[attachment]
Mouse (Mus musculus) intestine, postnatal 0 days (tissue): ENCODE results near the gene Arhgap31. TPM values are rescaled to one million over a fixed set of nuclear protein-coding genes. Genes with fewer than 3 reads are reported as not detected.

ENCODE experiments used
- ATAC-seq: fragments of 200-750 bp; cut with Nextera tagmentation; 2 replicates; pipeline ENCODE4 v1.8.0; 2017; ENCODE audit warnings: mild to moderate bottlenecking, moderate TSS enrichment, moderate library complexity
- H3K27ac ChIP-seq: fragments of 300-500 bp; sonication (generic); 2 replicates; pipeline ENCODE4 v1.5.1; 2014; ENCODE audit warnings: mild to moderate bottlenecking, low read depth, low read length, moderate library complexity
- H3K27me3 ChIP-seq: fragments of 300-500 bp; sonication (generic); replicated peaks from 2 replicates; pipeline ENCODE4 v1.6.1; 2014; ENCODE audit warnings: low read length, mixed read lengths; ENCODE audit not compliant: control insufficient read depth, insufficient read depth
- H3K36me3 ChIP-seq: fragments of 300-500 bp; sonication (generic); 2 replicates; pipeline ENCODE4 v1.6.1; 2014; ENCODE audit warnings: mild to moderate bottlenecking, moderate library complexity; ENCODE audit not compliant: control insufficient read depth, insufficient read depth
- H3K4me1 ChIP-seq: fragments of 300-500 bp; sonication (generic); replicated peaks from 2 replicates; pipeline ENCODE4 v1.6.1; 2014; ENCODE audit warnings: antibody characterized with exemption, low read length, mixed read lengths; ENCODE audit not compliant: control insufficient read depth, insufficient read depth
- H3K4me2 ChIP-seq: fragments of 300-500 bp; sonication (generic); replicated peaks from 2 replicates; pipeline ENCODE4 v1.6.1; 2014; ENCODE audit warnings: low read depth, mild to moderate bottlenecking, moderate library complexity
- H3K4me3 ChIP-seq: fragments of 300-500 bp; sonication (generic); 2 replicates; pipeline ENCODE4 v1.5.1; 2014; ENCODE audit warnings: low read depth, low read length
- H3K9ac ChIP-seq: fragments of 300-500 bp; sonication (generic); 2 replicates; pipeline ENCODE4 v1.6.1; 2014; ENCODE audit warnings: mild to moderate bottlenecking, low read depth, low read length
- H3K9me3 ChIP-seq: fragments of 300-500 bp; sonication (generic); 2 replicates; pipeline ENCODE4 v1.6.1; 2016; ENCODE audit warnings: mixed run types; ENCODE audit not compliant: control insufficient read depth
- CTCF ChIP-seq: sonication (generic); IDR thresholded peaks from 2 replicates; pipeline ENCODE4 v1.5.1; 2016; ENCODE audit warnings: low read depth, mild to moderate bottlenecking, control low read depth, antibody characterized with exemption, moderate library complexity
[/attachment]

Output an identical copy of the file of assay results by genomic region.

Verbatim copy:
Mouse (Mus musculus) intestine, postnatal 0 days (tissue): ENCODE results near the gene Arhgap31. TPM values are rescaled to one million over a fixed set of nuclear protein-coding genes. Genes with fewer than 3 reads are reported as not detected.

ENCODE experiments used
- ATAC-seq: fragments of 200-750 bp; cut with Nextera tagmentation; 2 replicates; pipeline ENCODE4 v1.8.0; 2017; ENCODE audit warnings: mild to moderate bottlenecking, moderate TSS enrichment, moderate library complexity
- H3K27ac ChIP-seq: fragments of 300-500 bp; sonication (generic); 2 replicates; pipeline ENCODE4 v1.5.1; 2014; ENCODE audit warnings: mild to moderate bottlenecking, low read depth, low read length, moderate library complexity
- H3K27me3 ChIP-seq: fragments of 300-500 bp; sonication (generic); replicated peaks from 2 replicates; pipeline ENCODE4 v1.6.1; 2014; ENCODE audit warnings: low read length, mixed read lengths; ENCODE audit not compliant: control insufficient read depth, insufficient read depth
- H3K36me3 ChIP-seq: fragments of 300-500 bp; sonication (generic); 2 replicates; pipeline ENCODE4 v1.6.1; 2014; ENCODE audit warnings: mild to moderate bottlenecking, moderate library complexity; ENCODE audit not compliant: control insufficient read depth, insufficient read depth
- H3K4me1 ChIP-seq: fragments of 300-500 bp; sonication (generic); replicated peaks from 2 replicates; pipeline ENCODE4 v1.6.1; 2014; ENCODE audit warnings: antibody characterized with exemption, low read length, mixed read lengths; ENCODE audit not compliant: control insufficient read depth, insufficient read depth
- H3K4me2 ChIP-seq: fragments of 300-500 bp; sonication (generic); replicated peaks from 2 replicates; pipeline ENCODE4 v1.6.1; 2014; ENCODE audit warnings: low read depth, mild to moderate bottlenecking, moderate library complexity
- H3K4me3 ChIP-seq: fragments of 300-500 bp; sonication (generic); 2 replicates; pipeline ENCODE4 v1.5.1; 2014; ENCODE audit warnings: low read depth, low read length
- H3K9ac ChIP-seq: fragments of 300-500 bp; sonication (generic); 2 replicates; pipeline ENCODE4 v1.6.1; 2014; ENCODE audit warnings: mild to moderate bottlenecking, low read depth, low read length
- H3K9me3 ChIP-seq: fragments of 300-500 bp; sonication (generic); 2 replicates; pipeline ENCODE4 v1.6.1; 2016; ENCODE audit warnings: mixed run types; ENCODE audit not compliant: control insufficient read depth
- CTCF ChIP-seq: sonication (generic); IDR thresholded peaks from 2 replicates; pipeline ENCODE4 v1.5.1; 2016; ENCODE audit warnings: low read depth, mild to moderate bottlenecking, control low read depth, antibody characterized with exemption, moderate library complexity